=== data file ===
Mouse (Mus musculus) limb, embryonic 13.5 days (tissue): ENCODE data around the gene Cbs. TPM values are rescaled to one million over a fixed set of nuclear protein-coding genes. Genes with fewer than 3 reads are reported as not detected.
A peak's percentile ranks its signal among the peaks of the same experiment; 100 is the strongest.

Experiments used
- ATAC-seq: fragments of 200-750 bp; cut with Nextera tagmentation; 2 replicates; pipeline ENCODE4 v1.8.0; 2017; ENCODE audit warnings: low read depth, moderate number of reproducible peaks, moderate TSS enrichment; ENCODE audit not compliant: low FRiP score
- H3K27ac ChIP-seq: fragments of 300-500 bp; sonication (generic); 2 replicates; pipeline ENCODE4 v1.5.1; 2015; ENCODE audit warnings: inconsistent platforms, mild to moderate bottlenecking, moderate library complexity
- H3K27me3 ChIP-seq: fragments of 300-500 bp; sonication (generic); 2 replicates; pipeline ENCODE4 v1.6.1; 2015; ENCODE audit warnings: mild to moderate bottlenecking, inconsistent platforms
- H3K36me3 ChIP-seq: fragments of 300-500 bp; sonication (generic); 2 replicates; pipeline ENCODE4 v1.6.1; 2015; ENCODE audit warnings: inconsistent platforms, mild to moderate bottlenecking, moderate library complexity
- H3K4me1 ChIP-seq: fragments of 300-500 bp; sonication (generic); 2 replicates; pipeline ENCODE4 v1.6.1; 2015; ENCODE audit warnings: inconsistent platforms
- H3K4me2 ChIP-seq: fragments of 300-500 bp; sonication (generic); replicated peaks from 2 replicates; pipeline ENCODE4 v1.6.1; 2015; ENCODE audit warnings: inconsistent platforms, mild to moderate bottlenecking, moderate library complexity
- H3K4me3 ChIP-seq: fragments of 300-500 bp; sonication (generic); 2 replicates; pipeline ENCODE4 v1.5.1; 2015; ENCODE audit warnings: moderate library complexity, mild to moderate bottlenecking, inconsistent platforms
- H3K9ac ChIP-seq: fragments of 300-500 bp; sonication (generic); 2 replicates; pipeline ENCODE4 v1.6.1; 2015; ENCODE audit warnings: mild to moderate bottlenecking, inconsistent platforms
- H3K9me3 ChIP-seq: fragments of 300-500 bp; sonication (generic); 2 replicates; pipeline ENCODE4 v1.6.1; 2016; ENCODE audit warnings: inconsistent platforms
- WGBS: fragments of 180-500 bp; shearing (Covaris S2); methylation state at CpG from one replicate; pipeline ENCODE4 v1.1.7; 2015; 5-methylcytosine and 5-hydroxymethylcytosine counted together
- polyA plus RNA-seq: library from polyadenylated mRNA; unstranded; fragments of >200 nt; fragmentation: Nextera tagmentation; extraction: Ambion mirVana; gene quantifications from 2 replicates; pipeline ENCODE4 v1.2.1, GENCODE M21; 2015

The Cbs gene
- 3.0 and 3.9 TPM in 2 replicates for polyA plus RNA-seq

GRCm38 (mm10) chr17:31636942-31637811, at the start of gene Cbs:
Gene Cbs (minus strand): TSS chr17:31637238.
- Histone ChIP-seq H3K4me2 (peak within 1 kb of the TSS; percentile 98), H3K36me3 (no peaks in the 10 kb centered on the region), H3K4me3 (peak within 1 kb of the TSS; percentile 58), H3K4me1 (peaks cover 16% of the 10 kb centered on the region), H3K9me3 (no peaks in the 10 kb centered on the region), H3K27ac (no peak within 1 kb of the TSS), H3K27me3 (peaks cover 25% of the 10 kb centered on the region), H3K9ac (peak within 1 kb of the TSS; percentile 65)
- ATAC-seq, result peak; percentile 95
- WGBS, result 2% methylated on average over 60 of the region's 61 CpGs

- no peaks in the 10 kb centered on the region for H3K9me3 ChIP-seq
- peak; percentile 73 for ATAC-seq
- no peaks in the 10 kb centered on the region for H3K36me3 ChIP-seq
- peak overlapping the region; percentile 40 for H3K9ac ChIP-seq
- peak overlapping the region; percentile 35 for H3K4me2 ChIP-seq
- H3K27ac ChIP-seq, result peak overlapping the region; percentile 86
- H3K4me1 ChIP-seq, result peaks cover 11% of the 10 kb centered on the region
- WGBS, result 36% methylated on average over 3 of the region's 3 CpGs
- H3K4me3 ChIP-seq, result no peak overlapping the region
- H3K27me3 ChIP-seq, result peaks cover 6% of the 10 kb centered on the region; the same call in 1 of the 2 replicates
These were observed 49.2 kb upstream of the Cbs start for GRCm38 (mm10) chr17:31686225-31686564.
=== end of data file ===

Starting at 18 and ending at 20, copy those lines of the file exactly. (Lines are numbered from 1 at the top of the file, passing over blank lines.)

Gene Cbs (minus strand): TSS chr17:31637238.
- Histone ChIP-seq H3K4me2 (peak within 1 kb of the TSS; percentile 98), H3K36me3 (no peaks in the 10 kb centered on the region), H3K4me3 (peak within 1 kb of the TSS; percentile 58), H3K4me1 (peaks cover 16% of the 10 kb centered on the region), H3K9me3 (no peaks in the 10 kb centered on the region), H3K27ac (no peak within 1 kb of the TSS), H3K27me3 (peaks cover 25% of the 10 kb centered on the region), H3K9ac (peak within 1 kb of the TSS; percentile 65)
- ATAC-seq, result peak; percentile 95